Anti-abortion movements

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"Pro-life" redirects here. For other uses, see Pro-life (disambiguation).

Anti-abortion movements or pro-life movements are involved in the abortion debate advocating against the practice of abortion and its legality. Many anti-abortion movements began as countermovements in response to legalization of elective abortions.

Terminology[edit]

By some, especially in the media, the terms used in the debate are seen as political framing: they are terms used to validate one's own stance while invalidating the opposition's. For example, the labels "pro-choice" and "pro-life" imply endorsement of widely held values such as liberty and freedom, while suggesting that the opposition must be "anti-choice" or "anti-life" (alternatively "pro-coercion" or "pro-death").[1] The Associated Press favors the terms "abortion rights" and "anti-abortion" instead.[2]

However, some in the "pro-life" movement view the term "anti-abortion" as an inaccurate media label as well.[3] For example, not all who would describe themselves as "pro-life" are opposed to abortion if the life of the mother is in certain danger. Also, for many in the "pro-life" movement, the word "life" reflects the core value and truth for which they sincerely believe their causes represents.[4] Biologically, human life begins before birth (i.e., at fertilization, when the genetic material which will develop into a fetus first assumes zygote form and acquires unique DNA), and many feel that human life is valuable and worthy of protection at all stages.[5] This view is heavily influenced by religious belief in many, but not all cases. There is significant philosophical debate regarding whether human embryos acquire personhood and human rights upon genetic formation or upon fetal viability.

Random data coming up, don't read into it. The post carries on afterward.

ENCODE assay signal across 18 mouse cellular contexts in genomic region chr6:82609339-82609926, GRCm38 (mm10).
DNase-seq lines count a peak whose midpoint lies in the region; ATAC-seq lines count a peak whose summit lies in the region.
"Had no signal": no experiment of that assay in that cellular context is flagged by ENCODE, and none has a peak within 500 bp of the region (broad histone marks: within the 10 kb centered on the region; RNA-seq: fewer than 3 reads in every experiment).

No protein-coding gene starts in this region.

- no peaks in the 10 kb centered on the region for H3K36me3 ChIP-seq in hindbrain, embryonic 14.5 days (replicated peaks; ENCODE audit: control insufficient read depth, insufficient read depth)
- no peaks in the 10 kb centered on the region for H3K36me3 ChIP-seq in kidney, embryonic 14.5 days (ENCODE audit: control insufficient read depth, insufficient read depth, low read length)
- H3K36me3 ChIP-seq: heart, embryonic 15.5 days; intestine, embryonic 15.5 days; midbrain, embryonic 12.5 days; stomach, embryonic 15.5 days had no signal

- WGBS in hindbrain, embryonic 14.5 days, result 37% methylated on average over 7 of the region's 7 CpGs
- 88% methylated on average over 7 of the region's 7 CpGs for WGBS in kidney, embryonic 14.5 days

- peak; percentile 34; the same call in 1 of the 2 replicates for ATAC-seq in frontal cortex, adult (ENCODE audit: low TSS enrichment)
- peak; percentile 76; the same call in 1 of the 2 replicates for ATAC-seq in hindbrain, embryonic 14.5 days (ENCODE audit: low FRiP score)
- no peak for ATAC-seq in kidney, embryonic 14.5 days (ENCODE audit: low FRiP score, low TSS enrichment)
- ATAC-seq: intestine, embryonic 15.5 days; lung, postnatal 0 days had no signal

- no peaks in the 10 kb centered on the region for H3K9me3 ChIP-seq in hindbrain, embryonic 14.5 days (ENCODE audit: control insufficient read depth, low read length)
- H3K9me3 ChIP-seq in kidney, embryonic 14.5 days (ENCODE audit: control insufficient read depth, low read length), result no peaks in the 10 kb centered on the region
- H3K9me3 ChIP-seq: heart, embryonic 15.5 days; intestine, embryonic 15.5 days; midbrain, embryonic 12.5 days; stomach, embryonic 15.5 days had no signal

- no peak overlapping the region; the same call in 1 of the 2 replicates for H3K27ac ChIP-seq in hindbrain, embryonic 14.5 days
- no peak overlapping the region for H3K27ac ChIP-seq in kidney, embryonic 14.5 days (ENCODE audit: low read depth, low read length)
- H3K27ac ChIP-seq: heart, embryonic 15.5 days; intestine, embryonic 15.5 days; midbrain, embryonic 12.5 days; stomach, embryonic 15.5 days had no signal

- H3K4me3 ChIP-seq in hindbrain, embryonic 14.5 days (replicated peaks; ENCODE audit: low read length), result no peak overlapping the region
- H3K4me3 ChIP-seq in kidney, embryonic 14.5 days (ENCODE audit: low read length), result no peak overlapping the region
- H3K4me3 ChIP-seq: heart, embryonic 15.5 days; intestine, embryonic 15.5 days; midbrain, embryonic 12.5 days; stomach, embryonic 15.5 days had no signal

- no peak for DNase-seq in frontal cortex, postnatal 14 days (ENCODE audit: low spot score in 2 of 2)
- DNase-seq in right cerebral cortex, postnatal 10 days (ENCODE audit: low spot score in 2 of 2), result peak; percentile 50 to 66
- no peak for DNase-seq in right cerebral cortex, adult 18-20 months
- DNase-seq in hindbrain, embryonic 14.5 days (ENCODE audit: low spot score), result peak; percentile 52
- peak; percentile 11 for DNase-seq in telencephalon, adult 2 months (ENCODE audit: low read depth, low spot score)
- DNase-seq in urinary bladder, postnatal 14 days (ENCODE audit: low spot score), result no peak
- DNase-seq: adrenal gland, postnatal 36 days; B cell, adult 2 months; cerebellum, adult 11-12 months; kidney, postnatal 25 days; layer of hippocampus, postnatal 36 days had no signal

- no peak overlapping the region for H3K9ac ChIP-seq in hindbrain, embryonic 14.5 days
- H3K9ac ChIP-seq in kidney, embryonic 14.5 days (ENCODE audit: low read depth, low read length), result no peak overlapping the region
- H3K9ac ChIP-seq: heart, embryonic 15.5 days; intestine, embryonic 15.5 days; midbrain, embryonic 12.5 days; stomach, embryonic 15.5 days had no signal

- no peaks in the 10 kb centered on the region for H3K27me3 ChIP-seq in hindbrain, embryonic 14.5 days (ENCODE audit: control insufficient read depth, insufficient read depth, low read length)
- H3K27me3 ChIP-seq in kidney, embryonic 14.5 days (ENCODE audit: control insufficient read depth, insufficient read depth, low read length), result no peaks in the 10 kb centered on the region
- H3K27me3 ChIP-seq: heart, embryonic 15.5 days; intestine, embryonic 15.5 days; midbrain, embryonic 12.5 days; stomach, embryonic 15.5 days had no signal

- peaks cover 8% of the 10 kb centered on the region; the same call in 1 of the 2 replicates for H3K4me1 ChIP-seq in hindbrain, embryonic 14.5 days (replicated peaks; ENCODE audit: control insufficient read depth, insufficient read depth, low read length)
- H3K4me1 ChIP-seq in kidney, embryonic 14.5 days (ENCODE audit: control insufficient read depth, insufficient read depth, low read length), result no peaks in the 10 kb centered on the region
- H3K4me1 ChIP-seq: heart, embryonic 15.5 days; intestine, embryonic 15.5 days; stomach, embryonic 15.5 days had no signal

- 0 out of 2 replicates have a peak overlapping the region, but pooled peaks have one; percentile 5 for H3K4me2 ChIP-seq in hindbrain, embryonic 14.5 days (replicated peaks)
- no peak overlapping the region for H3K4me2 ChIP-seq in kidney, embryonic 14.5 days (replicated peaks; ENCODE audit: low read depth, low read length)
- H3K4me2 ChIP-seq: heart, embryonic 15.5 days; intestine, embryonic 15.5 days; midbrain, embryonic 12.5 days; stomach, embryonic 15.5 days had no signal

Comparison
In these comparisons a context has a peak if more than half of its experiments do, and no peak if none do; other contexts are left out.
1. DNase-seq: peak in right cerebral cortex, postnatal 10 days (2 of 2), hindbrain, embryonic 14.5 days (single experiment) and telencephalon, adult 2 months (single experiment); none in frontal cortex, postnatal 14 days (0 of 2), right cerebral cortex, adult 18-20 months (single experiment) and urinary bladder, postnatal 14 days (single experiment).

Philosophical and legal arguments[edit]

Main article: Abortion debate

Anti-abortion advocates cite numerous moral and philosophical arguments against both the acceptability or legality of abortion. Many advocates also hold religious objections to abortion.

Movements by country[edit]

Europe[edit]

Each Life Matters demonstration in Madrid, Spain, on 17 October 2009.

In Europe, abortion has been legalized through parliamentary acts. In Western Europe this has had the effect at once of both more closely regulating the use of abortion, and at the same time mediating and reducing the impact anti-abortion campaigns have had on the law.[6]

France

The first specifically pro-life organization in France, Laissez-les-vivre-SOS futures mères, was created in 1971 during the debate that was to lead to the Veil Law in 1975. Its main spokesman was the geneticist Jérôme Lejeune. Since 2005, the French pro-life movement has organized an annual March for Life.[7]

Ireland

There are two major pro-life groups in the Republic of Ireland, Pro Life Campaign and Youth Defence.

Liechtenstein

In Liechtenstein an application to legalize abortions was rejected by a slim majority in a referendum in 2011. The opponents, which included Prince Alois, got 500 votes more and eventually settled at 52.3 percent compared with 47.7 percent.[8]

Prince Alois had announced the use of his veto in advance if necessary to prevent the introduction of abortion.[9]

Spain

In Spain, over one million demonstrators took part in a march in Madrid in October 2009 to protest plans by the government of José Luis Zapatero to legalize elective abortions and eliminate parental consent restrictions.[10]